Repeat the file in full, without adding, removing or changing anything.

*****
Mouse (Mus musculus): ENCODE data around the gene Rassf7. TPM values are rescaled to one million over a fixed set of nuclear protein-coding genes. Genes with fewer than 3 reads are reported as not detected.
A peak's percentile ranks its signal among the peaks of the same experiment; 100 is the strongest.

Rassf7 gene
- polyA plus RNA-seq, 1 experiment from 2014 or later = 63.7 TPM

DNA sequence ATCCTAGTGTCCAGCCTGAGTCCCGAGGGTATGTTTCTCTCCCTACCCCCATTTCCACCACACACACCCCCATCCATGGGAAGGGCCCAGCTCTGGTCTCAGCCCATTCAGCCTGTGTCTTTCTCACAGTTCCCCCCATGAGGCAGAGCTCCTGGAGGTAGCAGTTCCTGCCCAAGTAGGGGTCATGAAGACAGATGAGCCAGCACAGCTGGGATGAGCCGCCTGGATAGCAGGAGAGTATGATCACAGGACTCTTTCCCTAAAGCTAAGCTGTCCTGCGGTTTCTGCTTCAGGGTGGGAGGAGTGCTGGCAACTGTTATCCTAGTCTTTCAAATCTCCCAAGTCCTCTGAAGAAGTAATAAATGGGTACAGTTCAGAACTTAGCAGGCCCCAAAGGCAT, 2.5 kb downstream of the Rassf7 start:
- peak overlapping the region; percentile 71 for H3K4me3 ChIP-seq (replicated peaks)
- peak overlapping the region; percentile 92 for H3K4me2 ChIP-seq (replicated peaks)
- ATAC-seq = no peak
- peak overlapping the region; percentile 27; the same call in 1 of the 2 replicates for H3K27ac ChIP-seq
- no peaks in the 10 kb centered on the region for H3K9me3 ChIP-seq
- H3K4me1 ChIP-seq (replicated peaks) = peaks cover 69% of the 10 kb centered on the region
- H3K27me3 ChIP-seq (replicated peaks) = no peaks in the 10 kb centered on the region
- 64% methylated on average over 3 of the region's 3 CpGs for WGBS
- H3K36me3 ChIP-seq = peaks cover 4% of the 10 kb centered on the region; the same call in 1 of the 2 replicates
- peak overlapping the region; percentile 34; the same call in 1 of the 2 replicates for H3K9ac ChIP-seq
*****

Mouse (Mus musculus): ENCODE data around the gene Rassf7. TPM values are rescaled to one million over a fixed set of nuclear protein-coding genes. Genes with fewer than 3 reads are reported as not detected.
A peak's percentile ranks its signal among the peaks of the same experiment; 100 is the strongest.

Rassf7 gene
- polyA plus RNA-seq, 1 experiment from 2014 or later = 63.7 TPM

DNA sequence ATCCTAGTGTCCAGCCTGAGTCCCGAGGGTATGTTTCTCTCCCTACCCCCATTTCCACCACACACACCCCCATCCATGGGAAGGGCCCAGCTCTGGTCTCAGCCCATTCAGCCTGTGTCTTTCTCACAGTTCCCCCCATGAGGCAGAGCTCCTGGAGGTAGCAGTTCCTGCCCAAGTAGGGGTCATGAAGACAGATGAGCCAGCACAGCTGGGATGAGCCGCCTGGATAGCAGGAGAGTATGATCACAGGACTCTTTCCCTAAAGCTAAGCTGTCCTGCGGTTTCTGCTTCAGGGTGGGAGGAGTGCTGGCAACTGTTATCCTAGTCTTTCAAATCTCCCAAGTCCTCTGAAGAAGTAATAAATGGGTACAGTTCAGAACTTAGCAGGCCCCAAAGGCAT, 2.5 kb downstream of the Rassf7 start:
- peak overlapping the region; percentile 71 for H3K4me3 ChIP-seq (replicated peaks)
- peak overlapping the region; percentile 92 for H3K4me2 ChIP-seq (replicated peaks)
- ATAC-seq = no peak
- peak overlapping the region; percentile 27; the same call in 1 of the 2 replicates for H3K27ac ChIP-seq
- no peaks in the 10 kb centered on the region for H3K9me3 ChIP-seq
- H3K4me1 ChIP-seq (replicated peaks) = peaks cover 69% of the 10 kb centered on the region
- H3K27me3 ChIP-seq (replicated peaks) = no peaks in the 10 kb centered on the region
- 64% methylated on average over 3 of the region's 3 CpGs for WGBS
- H3K36me3 ChIP-seq = peaks cover 4% of the 10 kb centered on the region; the same call in 1 of the 2 replicates
- peak overlapping the region; percentile 34; the same call in 1 of the 2 replicates for H3K9ac ChIP-seq